Financial entertainment got a holiday gift with the fiasco surrounding the Third Avenue Focused Credit Fund. The fund halted withdrawals amid investor outflows which was “shocking” according to Barron’s. The sharks are circling as the media has had easy filler content – “Worried About Your High-Yield Bond Fund?” and so on. The thing is, the Third Avenue Focused Credit Fund was not a high yield bond fund and even cursory due diligence would have revealed this. That anyone was caught off-guard by this development should be the real story here.
I still have my notes from my due diligence on the fund in January of 2013. The number one thing that stands out is that it is/was a DISTRESSED CREDIT fund. This means that it invested in illiquid and sometimes non-performing stuff. I say stuff because they didn’t hold just bonds. The fund also held equities and other securities from restructuring events (like when a company goes bankrupt and the bonds might be exchanged for equity in the new company, for example). Third Avenue was not shy about any of this. They were very straightforward about the large cash position needed to maintain the 40 act mutual fund structure. That cash was there because the driver of returns was really goofy, esoteric stuff like freaking Lehman Brothers SIPA claims. When you see Lehman Brothers as two of the top ten holdings (this was in 2013 during my initial review of the fund) in a fund you’re doing due diligence on, that is a good indicator of what you’re getting in to. If you don’t know what the hell a SIPA claim is, you should not be investing in them. I get the feeling, however, that brokers saw an 8% yield and $2,500 minimum investment and took the opportunity to make some sales. Clients jumped in with both feet because they think their ‘investment guy’ did the due diligence. This is a shame because the red flags were all right there. This wasn’t some hidden line on page 137 of a prospectus. On the fund’s March 2015 two-page fact-sheet you would see: Restructuring securities made up 13.9% of the fund, Equities made up 14.2% of the fund, High-yield securities with a credit spread of over 1000 basis points made up 33.5% of the fund. This was obviously not the run of the mill high-yield bond fund. At the very least, this should have spurred some additional questions.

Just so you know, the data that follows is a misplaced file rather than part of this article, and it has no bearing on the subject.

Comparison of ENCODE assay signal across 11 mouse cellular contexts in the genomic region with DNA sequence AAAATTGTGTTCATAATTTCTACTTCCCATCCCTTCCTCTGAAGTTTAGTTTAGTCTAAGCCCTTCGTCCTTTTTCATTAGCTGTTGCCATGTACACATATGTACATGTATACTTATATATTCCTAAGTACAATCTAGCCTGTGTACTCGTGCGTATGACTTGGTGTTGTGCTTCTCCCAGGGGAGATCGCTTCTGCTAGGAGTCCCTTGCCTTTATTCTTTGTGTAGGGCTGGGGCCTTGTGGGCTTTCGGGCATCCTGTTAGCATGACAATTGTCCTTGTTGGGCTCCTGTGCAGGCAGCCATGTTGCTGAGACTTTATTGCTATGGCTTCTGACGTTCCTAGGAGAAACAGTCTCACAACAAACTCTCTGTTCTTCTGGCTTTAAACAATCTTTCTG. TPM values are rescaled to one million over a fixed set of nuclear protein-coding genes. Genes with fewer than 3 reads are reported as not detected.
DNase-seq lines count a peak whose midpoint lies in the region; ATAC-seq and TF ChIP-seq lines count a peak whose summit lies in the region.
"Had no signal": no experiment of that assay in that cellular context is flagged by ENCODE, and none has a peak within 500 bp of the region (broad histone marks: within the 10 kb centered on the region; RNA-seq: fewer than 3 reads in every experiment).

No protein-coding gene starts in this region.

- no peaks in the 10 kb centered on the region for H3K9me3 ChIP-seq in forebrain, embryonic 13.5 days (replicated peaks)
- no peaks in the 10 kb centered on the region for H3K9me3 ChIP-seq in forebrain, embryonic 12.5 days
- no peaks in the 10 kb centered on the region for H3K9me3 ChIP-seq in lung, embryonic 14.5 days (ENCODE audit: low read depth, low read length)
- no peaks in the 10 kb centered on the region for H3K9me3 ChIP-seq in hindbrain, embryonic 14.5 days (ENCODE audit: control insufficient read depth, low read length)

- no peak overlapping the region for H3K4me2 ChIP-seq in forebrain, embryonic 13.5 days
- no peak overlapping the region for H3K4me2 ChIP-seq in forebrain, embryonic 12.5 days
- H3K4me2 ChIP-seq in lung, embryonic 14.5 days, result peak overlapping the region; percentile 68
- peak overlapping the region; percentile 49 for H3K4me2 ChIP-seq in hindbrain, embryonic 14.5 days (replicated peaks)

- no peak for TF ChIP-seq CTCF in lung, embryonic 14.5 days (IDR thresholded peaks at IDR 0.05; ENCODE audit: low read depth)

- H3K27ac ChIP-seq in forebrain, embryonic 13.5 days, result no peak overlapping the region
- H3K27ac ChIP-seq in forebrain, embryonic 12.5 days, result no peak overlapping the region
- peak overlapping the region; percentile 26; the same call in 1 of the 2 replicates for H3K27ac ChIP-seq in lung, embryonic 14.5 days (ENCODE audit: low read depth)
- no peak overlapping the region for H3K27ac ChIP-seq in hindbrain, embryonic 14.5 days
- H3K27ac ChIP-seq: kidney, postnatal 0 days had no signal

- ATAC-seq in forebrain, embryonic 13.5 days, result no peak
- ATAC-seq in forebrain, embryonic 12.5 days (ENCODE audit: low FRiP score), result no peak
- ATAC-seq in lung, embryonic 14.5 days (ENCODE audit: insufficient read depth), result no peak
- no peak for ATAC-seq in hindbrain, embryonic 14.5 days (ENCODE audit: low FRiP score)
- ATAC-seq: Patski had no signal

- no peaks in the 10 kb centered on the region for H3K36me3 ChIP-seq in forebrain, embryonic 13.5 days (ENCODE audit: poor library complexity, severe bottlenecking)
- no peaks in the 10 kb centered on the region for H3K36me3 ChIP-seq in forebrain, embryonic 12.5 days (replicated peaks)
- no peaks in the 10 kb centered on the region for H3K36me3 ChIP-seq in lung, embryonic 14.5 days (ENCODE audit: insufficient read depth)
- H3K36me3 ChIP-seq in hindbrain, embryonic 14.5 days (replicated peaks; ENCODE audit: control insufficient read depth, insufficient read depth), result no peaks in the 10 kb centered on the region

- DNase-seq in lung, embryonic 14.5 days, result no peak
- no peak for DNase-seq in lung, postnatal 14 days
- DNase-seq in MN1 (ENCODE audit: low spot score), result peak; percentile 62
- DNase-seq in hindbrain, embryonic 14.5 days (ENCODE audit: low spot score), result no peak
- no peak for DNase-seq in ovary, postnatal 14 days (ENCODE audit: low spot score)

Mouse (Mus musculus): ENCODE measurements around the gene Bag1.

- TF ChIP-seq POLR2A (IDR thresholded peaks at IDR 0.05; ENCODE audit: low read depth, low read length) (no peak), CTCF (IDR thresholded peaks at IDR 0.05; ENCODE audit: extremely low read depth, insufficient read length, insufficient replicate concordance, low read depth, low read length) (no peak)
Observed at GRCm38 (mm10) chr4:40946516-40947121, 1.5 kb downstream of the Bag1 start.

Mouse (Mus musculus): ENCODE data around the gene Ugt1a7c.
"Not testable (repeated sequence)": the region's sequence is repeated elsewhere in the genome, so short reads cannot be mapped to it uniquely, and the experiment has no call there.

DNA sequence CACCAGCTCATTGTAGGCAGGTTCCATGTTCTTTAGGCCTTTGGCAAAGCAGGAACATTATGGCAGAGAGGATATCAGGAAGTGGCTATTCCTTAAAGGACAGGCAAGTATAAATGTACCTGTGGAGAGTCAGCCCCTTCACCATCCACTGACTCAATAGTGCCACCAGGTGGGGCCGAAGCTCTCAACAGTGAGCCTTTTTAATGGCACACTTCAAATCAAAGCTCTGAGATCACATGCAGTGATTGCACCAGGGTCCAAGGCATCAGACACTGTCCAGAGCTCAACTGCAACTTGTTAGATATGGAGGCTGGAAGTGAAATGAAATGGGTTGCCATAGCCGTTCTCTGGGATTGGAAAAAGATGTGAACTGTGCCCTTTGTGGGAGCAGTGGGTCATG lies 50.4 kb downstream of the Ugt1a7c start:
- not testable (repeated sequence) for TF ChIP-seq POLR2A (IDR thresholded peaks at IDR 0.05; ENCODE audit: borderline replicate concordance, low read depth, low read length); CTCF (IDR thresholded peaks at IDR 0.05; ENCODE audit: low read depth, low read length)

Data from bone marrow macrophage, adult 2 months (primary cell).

On the heels of a devastating financial crisis where illiquid assets were poison, this fund amassed almost $2.5 Billion in assets. Chasing returns/yield can be devastating. This is a case where an investment you didn’t make would have turned out better than getting sold a product. It’s ok to say no to your ‘investment guy’ or ask to see the due diligence.